Two letters. One written under my U.S. name that the Japan Times did not print. The other written under my Japanese family name, Dennis Kawano.
During my 31 years in Japan I have appreciated the Japan Times’ coverage of social issues such as discrimination against ethic and social minorities, which the vernacular papers give only passing mention to. Why then on the issue of the Okinawan bases, does the Japan Times, like the other media, choose to limit discussion chiefly to whether the Prime Minister’s flip-flops are hurting the US-Japan alliance? While vague reference is made to the suffering of Okinawans, your editorials and news coverage exclude those experts who are unafraid to breach the taboo of questioning the Japan-US Security treaty. The result of this information blackout can be seen in the lack of critical thinking displayed by young people in “Voices from the Street: Should Japan continue to host American military bases?”(Tuesday May 11, 2010).
As long as some of the facts are withheld, it is only natural that people will continue to believe that despite the “nuisances,” US forces are needed to secure Japan’s peace and, incredulously, to preserve Article 9 of the Constitution. Few are aware, for example, that US forces violently seized the land for Okinawan bases, and that these bases were the staging areas for missions which killed millions in Vietnam, Iraq, and Afghanistan. Few equate the Okinawa base issue with the fact that the very nation which rained death upon Hiroshima and Nagasaki continues to wage global imperial war, enrich weapons manufacturers and encourage an arms race which makes a mockery of experts’ claim that the US presence helps to preserve the peace. Even in South Korea, there are many voices who say a decreased US military presence would increase security, and bloody battles have been fought between anti-base protesters and police there. All, of course, unreported in the Japanese media.
Secret agreements have forced Japan to pay a “sympathy budget” of 2,274 million yearly to maintain its unequal status as a client state in the permanent and discredited American war on terror while politicians and pundits continue to peddle the fiction of an equal relationship that preserves the peace. Tama University president Jitsuro Terashima notes that mainstream Japanese intellectuals, who command the bulk of media attention, remain “slave-faced” (do-gan) toward a bullying colonial master. Most worrying to experts such as Professor Gavan McCormack is that, given the unbalanced media coverage which helps to manufacture consent for maintaining the status quo, Hatoyama may well be forced by U.S pressure to adopt something akin to martial law in defiance of Okinawans and anti-base protesters. The Japan Times should be less concerned with Hatoyama’s flip flops and ask what the consequences of that would be for Japanese democracy.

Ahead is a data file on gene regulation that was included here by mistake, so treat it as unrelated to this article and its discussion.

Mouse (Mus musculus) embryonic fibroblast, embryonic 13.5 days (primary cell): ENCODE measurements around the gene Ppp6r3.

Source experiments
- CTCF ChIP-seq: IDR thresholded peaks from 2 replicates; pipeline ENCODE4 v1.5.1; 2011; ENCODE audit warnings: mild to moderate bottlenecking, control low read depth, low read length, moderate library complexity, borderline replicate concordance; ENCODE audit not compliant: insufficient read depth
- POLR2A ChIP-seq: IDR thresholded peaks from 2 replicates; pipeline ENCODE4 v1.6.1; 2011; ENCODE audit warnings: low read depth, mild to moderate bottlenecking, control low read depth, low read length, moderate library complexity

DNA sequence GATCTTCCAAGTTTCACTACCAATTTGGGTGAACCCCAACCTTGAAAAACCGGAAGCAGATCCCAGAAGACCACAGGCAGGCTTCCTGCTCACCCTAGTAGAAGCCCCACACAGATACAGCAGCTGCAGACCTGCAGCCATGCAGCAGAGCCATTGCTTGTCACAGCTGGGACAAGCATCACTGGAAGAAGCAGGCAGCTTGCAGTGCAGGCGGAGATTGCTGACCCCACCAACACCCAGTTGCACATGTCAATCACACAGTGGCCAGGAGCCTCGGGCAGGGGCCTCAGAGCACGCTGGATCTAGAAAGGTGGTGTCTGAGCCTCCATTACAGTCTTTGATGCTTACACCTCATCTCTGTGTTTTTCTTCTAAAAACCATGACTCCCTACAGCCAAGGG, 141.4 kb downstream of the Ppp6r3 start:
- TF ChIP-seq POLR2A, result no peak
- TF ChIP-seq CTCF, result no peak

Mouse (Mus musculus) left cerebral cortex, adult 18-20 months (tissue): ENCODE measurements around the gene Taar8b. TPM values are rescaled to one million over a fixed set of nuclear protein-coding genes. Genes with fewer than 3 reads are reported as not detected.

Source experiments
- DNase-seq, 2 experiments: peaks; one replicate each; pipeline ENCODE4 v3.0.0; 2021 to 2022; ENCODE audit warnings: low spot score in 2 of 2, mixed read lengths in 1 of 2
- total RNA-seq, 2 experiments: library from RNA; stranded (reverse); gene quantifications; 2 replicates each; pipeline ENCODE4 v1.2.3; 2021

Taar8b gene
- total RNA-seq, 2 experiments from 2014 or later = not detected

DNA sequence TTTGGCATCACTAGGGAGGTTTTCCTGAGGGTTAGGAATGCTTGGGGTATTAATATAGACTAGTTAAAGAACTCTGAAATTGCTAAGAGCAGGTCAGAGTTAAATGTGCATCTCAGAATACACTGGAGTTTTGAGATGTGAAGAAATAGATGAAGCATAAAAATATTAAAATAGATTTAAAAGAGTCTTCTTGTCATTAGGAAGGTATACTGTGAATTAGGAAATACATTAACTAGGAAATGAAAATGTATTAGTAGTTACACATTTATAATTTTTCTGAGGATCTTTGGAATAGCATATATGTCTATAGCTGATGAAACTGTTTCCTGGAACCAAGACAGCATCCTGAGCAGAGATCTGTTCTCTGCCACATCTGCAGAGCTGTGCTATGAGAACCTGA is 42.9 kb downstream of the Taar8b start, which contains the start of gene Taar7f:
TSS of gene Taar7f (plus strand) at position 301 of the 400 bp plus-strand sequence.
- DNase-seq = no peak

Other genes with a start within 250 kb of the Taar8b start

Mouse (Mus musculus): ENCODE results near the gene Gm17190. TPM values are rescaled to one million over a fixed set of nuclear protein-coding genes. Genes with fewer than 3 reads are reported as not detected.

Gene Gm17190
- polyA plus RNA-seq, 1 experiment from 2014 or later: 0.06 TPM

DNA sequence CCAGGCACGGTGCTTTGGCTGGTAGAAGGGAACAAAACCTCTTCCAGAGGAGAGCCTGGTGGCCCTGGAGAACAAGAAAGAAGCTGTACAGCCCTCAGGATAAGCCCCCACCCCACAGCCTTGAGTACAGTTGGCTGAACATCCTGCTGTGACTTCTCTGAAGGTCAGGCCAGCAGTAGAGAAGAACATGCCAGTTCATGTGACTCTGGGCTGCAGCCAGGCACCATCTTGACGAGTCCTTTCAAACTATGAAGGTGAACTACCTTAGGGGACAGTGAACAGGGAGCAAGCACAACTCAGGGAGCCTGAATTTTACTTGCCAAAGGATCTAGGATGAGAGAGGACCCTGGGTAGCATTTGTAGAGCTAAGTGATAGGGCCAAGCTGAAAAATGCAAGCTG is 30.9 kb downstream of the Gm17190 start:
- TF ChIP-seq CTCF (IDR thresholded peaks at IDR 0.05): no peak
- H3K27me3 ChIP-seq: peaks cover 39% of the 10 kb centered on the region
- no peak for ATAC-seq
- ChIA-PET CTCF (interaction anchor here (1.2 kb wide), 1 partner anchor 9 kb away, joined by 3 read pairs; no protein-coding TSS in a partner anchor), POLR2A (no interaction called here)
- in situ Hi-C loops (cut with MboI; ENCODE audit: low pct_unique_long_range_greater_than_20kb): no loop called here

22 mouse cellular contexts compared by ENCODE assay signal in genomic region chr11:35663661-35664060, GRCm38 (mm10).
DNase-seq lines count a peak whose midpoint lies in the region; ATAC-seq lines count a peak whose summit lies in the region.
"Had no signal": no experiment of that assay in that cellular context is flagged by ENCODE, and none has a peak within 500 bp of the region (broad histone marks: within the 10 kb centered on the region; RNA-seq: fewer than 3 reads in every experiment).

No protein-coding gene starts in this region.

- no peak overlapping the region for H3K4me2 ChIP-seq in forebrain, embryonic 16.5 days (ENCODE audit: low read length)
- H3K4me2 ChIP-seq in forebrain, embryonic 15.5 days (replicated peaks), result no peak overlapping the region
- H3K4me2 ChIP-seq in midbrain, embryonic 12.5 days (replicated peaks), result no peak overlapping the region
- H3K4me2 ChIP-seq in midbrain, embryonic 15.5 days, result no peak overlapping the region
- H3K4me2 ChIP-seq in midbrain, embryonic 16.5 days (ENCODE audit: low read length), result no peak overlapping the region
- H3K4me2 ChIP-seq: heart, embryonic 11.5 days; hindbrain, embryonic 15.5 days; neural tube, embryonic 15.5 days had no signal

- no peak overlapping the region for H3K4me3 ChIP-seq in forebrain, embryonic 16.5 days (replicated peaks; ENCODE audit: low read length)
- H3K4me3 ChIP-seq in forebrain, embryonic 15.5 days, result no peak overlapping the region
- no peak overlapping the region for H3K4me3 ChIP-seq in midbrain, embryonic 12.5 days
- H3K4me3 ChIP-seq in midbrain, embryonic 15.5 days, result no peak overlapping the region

Paul Arenson email@example.com http://tokyoprogressive.org/
Paul Arenson has been living in Japan since 1979 where he has been involved in citizens movements fighting for social and economic justice and against militarism. He is also a songwriter. On his days off he assists his wife’s NGO in providing street people in Tokyo’s Sanya’s district with some shelter from the elements, a cup of tea, a place to bathe, some new clothes, and a little mental & physical space to rejuvenate themselves.
Another battle of Okinawa
Despite protests, the U.S. insists on going ahead with plans for a new
military base on the island.
May 06, 2010By Chalmers Johnson
The Futenma Base and the U.S.-Japan Controversy: an Okinawan perspective
The Travails of a Client State: An Okinawan Angle on the 50th Anniversary
of the US-Japan Security
Treaty (Japanese text available)
Japanese version: 属国の苦悩??日米安全保障条約五〇周年の沖繩の一視点
US Bases and Empire: Global Perspectives on the Asia Pacific
Profe4ssor Catherine Lutz